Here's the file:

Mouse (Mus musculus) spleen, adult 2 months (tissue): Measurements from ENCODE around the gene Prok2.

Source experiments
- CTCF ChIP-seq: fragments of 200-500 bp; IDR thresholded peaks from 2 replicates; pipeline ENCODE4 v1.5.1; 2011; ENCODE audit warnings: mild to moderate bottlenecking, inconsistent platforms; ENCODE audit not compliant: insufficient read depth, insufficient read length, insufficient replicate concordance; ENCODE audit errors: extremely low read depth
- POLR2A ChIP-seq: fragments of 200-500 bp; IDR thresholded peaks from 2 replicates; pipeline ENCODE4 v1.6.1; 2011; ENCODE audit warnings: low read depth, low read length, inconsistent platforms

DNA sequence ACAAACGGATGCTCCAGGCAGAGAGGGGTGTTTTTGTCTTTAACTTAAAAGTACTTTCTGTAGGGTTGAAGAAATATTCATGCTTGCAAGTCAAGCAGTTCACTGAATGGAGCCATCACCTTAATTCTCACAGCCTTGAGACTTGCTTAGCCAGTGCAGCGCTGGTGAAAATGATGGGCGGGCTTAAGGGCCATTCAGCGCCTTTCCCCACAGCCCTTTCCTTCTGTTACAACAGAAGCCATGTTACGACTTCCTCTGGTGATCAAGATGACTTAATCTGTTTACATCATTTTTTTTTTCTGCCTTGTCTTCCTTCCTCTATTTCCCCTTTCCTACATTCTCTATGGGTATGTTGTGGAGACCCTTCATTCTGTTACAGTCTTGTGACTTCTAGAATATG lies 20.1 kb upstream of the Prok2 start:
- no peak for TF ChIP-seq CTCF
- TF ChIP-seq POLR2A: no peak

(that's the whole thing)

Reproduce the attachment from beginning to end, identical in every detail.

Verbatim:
Mouse (Mus musculus) spleen, adult 2 months (tissue): Measurements from ENCODE around the gene Prok2.

Source experiments
- CTCF ChIP-seq: fragments of 200-500 bp; IDR thresholded peaks from 2 replicates; pipeline ENCODE4 v1.5.1; 2011; ENCODE audit warnings: mild to moderate bottlenecking, inconsistent platforms; ENCODE audit not compliant: insufficient read depth, insufficient read length, insufficient replicate concordance; ENCODE audit errors: extremely low read depth
- POLR2A ChIP-seq: fragments of 200-500 bp; IDR thresholded peaks from 2 replicates; pipeline ENCODE4 v1.6.1; 2011; ENCODE audit warnings: low read depth, low read length, inconsistent platforms

DNA sequence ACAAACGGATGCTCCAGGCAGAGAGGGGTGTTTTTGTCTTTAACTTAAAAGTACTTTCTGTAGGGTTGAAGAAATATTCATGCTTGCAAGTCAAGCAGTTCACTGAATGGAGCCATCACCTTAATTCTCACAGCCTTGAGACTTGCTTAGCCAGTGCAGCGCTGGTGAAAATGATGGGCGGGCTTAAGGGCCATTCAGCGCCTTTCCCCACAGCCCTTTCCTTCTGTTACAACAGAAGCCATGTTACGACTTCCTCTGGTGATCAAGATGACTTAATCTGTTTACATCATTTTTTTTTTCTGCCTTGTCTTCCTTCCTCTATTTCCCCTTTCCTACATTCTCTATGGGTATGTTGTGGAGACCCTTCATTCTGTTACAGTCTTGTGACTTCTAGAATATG lies 20.1 kb upstream of the Prok2 start:
- no peak for TF ChIP-seq CTCF
- TF ChIP-seq POLR2A: no peak